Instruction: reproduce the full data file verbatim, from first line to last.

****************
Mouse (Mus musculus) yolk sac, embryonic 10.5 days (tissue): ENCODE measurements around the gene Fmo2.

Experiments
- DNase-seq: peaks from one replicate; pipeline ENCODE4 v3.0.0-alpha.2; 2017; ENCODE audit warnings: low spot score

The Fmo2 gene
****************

Mouse (Mus musculus) yolk sac, embryonic 10.5 days (tissue): ENCODE measurements around the gene Fmo2.

Experiments
- DNase-seq: peaks from one replicate; pipeline ENCODE4 v3.0.0-alpha.2; 2017; ENCODE audit warnings: low spot score

The Fmo2 gene